Whenever I see a ring-tailed lemur in the zoo, there’s always a moment when I think, “I’d love to take one home.” But the sane part of my brain kicks in and reminds me that lemurs are wild animals, and wild animals aren’t pets. Also, owning a lemur is illegal under Madagascar and international law (Madagascar law matters because that’s where all lemurs come from).
There’s no danger I’d actually be tempted into lemur ownership because no one is hawking lemurs at my local pet store. But in Madagascar, it seems a lot of people have succumbed to the temptation of lemur cuteness. Based on a new survey in that country, researchers estimate that more than 28,000 lemurs have been kept in households since 2010. The study was published January 5 in Oryx.
Kim Reuter of Temple University in Philadelphia and colleagues collected data from 1,093 households in 10 cities and seven villages in Madagascar in 2013. Less than 3 percent of the people surveyed admitted to owning a lemur at the time or in the past. Some people who did keep a pet lemur kept their primates for only a short time — they probably ate the lemur or sold it to someone else — but many held onto their animals for years. Scaling up the results from the survey led to an estimate of 28,253 lemurs held in captivity and almost 10,000 of those held for three years or more.
“People kept lemurs despite being aware that this is illegal,” the researchers note, “which may suggest that enforcement is limited.” The animals are kept by hotels, restaurants — even by government officials who should be enforcing the ban. And lemurs can be obtained cheaply. The scientists’ data indicated “that the cost of purchasing a lemur and transporting it to a city is less than a typical day’s income in Madagascar.”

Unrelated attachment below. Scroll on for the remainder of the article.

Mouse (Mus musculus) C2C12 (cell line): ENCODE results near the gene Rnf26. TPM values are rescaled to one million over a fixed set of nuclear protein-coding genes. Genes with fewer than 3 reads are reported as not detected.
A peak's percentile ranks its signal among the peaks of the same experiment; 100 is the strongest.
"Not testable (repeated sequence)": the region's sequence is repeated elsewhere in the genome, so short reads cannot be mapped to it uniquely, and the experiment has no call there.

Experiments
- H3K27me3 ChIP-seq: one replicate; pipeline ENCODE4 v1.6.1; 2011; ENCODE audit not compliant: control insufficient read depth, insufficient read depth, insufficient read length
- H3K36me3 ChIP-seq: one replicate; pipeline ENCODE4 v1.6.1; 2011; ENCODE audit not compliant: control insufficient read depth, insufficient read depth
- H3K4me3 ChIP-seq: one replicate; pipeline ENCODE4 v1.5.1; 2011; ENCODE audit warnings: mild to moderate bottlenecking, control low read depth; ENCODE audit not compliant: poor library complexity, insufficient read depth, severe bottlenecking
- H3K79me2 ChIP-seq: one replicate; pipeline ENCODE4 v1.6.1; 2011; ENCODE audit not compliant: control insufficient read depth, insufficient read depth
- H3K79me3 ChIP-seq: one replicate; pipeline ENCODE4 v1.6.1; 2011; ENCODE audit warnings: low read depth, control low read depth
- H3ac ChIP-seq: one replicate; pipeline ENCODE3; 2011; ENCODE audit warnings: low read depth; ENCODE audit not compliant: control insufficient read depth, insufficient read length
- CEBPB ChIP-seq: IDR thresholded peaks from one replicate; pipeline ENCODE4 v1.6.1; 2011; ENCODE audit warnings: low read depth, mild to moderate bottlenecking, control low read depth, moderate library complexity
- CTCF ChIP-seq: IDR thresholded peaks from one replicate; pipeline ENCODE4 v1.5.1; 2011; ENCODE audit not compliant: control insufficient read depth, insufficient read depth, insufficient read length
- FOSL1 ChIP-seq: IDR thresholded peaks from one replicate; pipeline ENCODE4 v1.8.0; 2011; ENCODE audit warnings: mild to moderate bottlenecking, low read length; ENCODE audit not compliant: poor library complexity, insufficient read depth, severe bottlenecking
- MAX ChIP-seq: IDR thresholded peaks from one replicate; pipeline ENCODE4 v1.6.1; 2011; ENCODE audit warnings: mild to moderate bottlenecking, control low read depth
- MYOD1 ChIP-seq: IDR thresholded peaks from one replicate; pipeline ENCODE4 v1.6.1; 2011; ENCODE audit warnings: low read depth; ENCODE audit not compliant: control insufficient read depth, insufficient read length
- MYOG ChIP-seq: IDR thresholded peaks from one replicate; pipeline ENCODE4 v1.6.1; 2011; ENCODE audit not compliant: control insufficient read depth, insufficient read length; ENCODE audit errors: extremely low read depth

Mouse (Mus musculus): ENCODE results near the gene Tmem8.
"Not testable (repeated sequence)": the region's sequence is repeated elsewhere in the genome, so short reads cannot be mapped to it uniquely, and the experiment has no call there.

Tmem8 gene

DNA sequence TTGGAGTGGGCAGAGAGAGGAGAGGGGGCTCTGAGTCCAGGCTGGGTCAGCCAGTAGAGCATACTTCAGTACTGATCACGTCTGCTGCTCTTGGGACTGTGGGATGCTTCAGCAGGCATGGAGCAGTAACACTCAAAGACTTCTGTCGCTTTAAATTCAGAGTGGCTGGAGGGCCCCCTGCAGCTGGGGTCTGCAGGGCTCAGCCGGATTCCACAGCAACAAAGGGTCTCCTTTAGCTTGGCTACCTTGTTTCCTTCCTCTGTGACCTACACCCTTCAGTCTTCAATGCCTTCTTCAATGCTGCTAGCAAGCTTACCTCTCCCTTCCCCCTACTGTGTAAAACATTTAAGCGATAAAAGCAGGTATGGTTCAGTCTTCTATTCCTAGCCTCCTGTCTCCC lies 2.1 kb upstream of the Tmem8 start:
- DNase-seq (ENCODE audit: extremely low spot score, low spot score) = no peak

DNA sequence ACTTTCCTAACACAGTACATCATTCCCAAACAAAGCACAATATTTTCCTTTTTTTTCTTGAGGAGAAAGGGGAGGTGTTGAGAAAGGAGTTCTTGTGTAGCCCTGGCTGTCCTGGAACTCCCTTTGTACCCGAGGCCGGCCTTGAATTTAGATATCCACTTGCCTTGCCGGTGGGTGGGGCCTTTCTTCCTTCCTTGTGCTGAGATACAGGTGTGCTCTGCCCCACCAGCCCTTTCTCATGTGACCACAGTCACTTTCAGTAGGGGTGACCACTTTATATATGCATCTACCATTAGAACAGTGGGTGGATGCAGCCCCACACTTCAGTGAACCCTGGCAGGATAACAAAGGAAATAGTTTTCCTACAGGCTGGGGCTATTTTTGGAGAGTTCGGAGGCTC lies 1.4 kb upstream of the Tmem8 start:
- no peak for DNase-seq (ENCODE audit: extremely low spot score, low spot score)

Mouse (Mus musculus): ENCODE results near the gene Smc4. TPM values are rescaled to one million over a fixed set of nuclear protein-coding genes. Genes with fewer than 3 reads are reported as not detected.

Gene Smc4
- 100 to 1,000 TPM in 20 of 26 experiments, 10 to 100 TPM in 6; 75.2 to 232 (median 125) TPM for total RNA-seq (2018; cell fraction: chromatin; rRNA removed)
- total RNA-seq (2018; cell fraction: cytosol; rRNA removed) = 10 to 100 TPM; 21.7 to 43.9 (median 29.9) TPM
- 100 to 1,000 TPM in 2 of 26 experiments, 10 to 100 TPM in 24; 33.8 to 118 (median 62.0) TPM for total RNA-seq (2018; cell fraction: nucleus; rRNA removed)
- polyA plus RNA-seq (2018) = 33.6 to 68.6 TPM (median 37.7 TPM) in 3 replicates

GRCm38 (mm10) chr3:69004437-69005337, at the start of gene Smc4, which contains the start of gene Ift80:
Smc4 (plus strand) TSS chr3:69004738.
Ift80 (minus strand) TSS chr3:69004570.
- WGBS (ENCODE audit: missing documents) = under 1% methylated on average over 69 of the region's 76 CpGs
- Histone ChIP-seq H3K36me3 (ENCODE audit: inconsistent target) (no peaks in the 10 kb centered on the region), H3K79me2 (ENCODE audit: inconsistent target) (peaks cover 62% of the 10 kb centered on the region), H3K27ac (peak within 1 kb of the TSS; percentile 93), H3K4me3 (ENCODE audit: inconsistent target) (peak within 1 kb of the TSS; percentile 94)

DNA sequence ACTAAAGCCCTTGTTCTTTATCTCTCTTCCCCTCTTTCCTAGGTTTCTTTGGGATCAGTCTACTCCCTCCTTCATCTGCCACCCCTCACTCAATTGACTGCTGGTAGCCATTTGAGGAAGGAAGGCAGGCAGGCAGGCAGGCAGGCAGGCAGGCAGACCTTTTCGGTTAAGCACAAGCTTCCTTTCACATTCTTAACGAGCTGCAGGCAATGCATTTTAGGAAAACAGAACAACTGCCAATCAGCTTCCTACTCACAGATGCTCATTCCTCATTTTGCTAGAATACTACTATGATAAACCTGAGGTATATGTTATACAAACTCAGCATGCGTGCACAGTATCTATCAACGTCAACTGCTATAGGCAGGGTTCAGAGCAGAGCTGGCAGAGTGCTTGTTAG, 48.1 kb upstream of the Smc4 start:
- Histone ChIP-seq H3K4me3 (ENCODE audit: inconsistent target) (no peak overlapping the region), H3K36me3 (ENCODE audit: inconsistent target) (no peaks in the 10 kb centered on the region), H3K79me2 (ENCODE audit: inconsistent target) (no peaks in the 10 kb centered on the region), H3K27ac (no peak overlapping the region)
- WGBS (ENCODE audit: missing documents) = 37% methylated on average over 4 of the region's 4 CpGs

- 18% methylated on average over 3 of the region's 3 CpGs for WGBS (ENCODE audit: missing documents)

There are dozens of lemur species, and not all could be found in captivity. For instance, nobody kept a creepy aye-aye, a species considered a bad-luck omen in Madagascar. But the researchers worry that the wildlife trade, even at low levels, could have a negative impact on already-rare species, such as the endangered Sanford’s brown lemur, and species that are large and slow to reproduce, like the critically endangered ruffed lemur.
And 91 percent of lemur species are considered to be at risk of going extinct. They’re rapidly losing habitat. Illegal logging — one of the reasons for the habitat loss — is on the rise due to the country’s political instability and rising poverty. And the primates have lost numbers to the bush meat trade. Reuter warns that conservation plans that don’t include the pet trade could have an increased risk of failure.